Now, if we bring the two legal regimes together – the law of the sea and human rights law – we will see that strictly speaking states have no jurisdiction beyond the 24nm miles (territorial sea and continuous zone). This means that states cannot enforce human rights law beyond this point.
However, several cases examined by human rights bodies worldwide, such as the Human Rights Committee and the European Court of Human Rights, have now established that state agents are bound by their human rights obligations when they arrest or detain people at sea and when they conduct military operations abroad.
Even today the importance of protecting human rights at sea is bigger, we are far away from effectively protecting them. The fact that the high seas fall beyond the jurisdiction of any state means that illegal activities thrive within the international waters, which makes the contribution of naval states extremely important. States invested significant amounts of money in conducting maritime operations that will counter these activities, but, unless states establish jurisdiction outside their territorial seas, they are not bound by the human rights obligations.
Secondly, even if jurisdiction is established, the lack of monitoring and reporting of human rights abuses mean that they go unpunished. If one kills a fisherman or a refugee in the middle of the ocean, no one will probably know about it and therefore there is no way to either prevent the violation or to hold someone accountable for it.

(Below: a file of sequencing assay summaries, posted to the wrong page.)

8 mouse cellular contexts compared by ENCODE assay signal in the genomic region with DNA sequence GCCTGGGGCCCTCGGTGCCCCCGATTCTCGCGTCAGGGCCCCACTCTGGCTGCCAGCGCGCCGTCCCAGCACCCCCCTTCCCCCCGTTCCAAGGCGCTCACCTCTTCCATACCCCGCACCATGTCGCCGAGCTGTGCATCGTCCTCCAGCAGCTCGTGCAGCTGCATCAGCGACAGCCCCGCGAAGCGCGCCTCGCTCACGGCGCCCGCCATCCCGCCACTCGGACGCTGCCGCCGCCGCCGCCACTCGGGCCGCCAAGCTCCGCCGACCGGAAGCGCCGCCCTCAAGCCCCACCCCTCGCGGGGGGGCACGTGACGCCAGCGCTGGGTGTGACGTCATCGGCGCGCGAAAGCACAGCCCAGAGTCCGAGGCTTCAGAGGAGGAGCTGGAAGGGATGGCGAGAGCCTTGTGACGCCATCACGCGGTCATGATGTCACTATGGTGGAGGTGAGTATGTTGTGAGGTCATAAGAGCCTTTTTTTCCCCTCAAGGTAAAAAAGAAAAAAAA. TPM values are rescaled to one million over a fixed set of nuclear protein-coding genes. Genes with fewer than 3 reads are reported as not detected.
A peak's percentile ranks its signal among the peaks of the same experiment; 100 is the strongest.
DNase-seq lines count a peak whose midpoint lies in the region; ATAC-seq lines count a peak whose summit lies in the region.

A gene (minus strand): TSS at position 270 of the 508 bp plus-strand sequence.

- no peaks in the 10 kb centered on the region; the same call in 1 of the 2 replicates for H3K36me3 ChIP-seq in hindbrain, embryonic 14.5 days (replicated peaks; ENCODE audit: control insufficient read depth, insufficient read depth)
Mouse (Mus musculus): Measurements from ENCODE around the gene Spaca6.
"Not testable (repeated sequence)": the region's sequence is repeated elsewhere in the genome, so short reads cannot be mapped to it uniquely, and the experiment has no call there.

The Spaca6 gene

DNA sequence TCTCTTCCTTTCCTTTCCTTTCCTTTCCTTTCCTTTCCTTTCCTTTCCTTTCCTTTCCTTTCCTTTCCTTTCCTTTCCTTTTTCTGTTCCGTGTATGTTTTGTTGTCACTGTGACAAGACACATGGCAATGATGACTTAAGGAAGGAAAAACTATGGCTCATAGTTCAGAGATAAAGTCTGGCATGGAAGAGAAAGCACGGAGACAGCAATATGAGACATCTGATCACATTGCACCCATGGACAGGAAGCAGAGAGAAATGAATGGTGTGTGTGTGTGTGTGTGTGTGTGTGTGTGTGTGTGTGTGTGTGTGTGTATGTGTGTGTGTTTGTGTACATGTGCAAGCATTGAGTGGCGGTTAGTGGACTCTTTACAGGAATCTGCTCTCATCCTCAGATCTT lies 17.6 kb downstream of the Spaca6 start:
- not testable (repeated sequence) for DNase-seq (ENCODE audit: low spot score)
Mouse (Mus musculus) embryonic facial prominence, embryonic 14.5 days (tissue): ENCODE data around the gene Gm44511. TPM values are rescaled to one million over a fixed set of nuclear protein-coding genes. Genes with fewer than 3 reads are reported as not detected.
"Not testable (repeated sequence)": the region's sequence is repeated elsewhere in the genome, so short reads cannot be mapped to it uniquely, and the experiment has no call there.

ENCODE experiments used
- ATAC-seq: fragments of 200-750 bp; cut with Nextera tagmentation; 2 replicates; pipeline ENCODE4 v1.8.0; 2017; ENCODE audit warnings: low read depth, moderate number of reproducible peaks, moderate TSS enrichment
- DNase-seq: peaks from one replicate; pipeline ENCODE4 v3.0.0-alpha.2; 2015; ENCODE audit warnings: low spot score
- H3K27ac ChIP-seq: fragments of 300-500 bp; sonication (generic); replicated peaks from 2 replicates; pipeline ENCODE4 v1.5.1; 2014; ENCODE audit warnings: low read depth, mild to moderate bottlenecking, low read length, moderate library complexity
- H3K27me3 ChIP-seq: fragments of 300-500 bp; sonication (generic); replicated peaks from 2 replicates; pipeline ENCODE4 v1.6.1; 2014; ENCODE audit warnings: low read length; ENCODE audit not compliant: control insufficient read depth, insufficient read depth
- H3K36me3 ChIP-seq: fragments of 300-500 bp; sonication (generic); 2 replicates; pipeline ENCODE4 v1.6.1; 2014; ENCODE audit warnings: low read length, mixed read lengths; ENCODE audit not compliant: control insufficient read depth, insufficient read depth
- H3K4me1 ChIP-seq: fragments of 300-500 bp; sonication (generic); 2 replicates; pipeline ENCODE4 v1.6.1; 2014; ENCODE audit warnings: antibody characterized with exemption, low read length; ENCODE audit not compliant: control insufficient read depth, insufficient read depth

Human Rights at Sea recently partnered with the Business and Human Rights Resource Centre, with the launch of the new global platform for recording cases of maritime human rights abuses. This is the first such dedicated international maritime reporting platform to be linked with the global reporting hub and is a joint initiative to continue the ongoing advocacy efforts centred around highlighting human rights abuses at sea.
The other practical challenge is that sometimes even if we can hold states accountable for human rights violations, it might prove counter-productive to do so. Holding states accountable for human rights violations might discourage states from contributing their navies to this fight.
It is also important not to forget that the navies operate against adverse weather conditions and unfriendly waters and sometimes operations might go wrong, if they do not want that. For example, human rights concerns became a big obstacle to the fight against piracy. Many states out of fear that they will be held accountable for violating the human rights of pirates opted to ‘catch and release’ them without prosecuting them. That meant that once pirates were released, they went back to their illegal activities.
In 2016, Human Rights at Sea delivered the first in a series of new publications specifically focused on the implementation of the 2011 UN Guiding Principles on Business and Human Rights in the maritime environment. Explore more herebelow: